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I want to create an application that can encrypt and decrypt my passwords using C#.

My idea is simple. I will use Substring to extract each letter from the entered string and I will manipulate the ASCI code and convert it to another letter. I will use the same method to encrypt them.

How difficult is it for someone to decrypt my generated password?

I'm looking for either suggestions or example code.

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Aditionally, a tip: Don't store encrypted passwords, store their Hash. –  Smur Dec 16 '10 at 19:40

5 Answers 5

up vote 7 down vote accepted

In .NET there are a lot of secure ways for encryption. I think that instead of trying to implement yourself a solution you should better take a look at System.Security.Cryptography.

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Caesar cyphers are notoriously insecure. Abandon this method as fruitless. Do more research on password protection.

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What about, If double encrypt them so I will encrypt them using Ceasar cyphers 2 times or maybe more ! –  Schneider Dec 16 '10 at 18:40
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@dotNET: Um, no. Any pair of Caesar cyphers is equivalent to a different single one. Don't try to invent your own cryptography. –  Jon Skeet Dec 16 '10 at 18:43
5  
@dotNet: Caesar cyphers are insecure to the point of useless. A human with a practiced eye can crack them without using a pencil. It would take longer for a computer to load a program to crack it than to actually crack it. I am very serious when I say you should do more research on password protection and encryption. Ideally you would never have a symmetric encryption applied to a password. Hashing or asymmetric encryption are more viable options. –  Joel Etherton Dec 16 '10 at 18:44
    
Not to mention that in .NET any attacker can simply read your code and figure out what you're trying to do! Encryption must always be based on a secret that the attacker won't have. You can't ever have any secure method that is based on the attacker not knowing your algorithm. –  Ran Dec 16 '10 at 19:22

There are libraries that encrypt data for you. Their encryption algorithms are better than anything you can come up with. Use them.

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There is rarely ever a reason to store an encrypted version of a password. That creates a security vulnerability. Instead, it is usually best to store a one-way hash (such as using SHA1) of the password combined with a random salt. Then you always compare the hash of entered passwords against hashes stored in the database, rather than ever actually comparing passwords.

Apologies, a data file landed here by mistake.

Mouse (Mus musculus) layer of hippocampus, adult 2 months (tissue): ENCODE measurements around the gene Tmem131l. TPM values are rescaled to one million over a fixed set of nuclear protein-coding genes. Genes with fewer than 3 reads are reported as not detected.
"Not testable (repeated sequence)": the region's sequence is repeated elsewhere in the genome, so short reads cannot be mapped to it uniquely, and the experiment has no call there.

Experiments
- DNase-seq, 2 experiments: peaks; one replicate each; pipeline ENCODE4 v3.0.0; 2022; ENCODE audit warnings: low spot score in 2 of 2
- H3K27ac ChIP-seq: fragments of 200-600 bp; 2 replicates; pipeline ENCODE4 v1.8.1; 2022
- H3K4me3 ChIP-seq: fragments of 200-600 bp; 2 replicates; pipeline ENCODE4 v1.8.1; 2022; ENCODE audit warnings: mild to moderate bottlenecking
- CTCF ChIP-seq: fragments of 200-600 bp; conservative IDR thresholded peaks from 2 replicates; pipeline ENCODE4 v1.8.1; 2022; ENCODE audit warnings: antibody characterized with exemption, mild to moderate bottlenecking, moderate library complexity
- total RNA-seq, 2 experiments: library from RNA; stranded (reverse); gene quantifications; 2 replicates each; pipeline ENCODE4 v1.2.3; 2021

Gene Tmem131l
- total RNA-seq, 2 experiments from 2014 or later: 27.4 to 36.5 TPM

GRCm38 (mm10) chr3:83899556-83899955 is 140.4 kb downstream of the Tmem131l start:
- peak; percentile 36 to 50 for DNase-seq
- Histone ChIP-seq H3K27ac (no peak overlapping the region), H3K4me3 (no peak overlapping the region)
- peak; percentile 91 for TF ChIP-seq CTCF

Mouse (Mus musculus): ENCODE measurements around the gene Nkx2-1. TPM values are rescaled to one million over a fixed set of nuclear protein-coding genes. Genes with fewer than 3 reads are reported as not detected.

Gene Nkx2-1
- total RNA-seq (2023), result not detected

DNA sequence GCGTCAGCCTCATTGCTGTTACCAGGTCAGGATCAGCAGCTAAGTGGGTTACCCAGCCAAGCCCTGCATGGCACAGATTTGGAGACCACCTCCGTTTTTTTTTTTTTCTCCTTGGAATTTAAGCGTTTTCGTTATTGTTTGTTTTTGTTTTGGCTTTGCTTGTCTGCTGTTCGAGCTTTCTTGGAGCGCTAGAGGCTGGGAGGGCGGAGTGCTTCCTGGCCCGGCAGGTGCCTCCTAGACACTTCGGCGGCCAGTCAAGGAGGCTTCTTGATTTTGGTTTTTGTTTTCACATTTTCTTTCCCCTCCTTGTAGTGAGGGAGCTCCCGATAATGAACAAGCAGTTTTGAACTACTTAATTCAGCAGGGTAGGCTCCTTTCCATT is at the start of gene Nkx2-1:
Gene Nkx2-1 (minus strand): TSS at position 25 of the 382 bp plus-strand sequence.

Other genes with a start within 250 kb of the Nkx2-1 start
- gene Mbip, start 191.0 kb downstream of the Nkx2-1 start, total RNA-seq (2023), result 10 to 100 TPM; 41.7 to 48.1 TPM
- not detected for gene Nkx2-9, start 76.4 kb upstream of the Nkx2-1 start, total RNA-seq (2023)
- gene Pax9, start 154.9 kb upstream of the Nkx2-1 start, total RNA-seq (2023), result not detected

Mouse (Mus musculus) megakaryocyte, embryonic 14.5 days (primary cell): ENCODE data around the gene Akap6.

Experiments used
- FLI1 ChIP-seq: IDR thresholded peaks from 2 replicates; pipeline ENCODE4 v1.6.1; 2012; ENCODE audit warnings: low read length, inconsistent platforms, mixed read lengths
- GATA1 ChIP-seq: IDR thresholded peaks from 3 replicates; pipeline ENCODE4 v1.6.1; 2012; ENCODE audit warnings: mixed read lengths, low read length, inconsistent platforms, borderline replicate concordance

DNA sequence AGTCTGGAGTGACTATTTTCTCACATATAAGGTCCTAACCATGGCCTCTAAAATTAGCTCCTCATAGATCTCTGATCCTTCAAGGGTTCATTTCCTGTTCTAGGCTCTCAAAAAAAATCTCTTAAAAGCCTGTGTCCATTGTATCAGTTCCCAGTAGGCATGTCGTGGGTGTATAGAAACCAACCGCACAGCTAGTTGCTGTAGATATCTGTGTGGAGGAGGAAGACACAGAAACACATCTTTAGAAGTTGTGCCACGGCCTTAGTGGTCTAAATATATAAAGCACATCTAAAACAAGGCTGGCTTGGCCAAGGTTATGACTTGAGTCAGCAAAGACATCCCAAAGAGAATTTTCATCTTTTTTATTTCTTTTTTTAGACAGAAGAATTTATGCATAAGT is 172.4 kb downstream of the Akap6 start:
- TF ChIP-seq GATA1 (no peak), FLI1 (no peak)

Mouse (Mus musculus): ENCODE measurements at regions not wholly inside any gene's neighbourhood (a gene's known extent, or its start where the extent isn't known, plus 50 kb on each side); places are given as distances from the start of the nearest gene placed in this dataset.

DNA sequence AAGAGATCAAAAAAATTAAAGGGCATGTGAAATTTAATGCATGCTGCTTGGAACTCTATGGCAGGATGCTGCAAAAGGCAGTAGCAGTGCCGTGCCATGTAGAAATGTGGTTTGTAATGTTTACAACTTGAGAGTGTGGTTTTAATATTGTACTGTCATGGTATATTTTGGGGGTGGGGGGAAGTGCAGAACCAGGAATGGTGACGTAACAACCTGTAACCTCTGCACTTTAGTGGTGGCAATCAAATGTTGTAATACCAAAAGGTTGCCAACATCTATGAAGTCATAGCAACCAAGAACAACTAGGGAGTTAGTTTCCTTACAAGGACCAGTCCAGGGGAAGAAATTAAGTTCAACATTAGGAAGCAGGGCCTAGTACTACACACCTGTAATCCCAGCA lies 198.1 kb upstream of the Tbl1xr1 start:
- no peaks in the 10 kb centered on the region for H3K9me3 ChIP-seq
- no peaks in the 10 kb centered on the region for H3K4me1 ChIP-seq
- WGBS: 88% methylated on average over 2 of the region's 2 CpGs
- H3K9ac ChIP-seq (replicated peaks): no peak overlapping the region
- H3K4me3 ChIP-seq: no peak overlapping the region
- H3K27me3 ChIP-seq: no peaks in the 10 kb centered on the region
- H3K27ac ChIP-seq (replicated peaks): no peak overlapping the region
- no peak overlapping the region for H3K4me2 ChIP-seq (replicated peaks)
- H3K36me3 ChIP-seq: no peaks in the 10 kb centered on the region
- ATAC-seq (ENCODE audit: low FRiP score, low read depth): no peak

The benefit of this approach is that no one can determine what a user's password is, even if he or she gains access to the database. And the salt makes identical passwords appear different from one another.

The following is an example of the creation of a random salt using the System.Security.Cryptography namespace.

byte[] salt = new byte[10];
RandomNumberGenerator.Create().GetBytes(salt);

You can combine the salt with the password and generate a one-way hash as follows:

byte[]  passwordBytes = new byte[Encoding.UTF8.GetByteCount(password) + salt.Length];  // Create buffer for password bytes and hash
int passwordLength = Encoding.UTF8.GetBytes(password, 0, password.Length, passwordBytes, 0);
salt.CopyTo(passwordBytes, passwordLength);
byte[] hash = null;
using (SHA512Managed hasher = new SHA512Managed()) {
  hash = hasher.ComputeHash(passwordBytes);
}

Store both the hashed password and the salt. When authenticating a user, use the same salt as that used when creating the stored hash to hash the password entered by the user. Compare this new hash to the one in the database.

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I just re-read your question, and I may have missed your point. If you are trying to create a way to store your own passwords for various sources in an encrypted fashion, then this approach is clearly not what you are after. However, I will leave this answer here for anyone interested in authentication approaches. –  Bradford Hoagland Dec 16 '10 at 18:56

see following thread.. Encrypt/Decrypt string in .NET

and you will get many samples here http://www.example-code.com/csharp/encryption.asp

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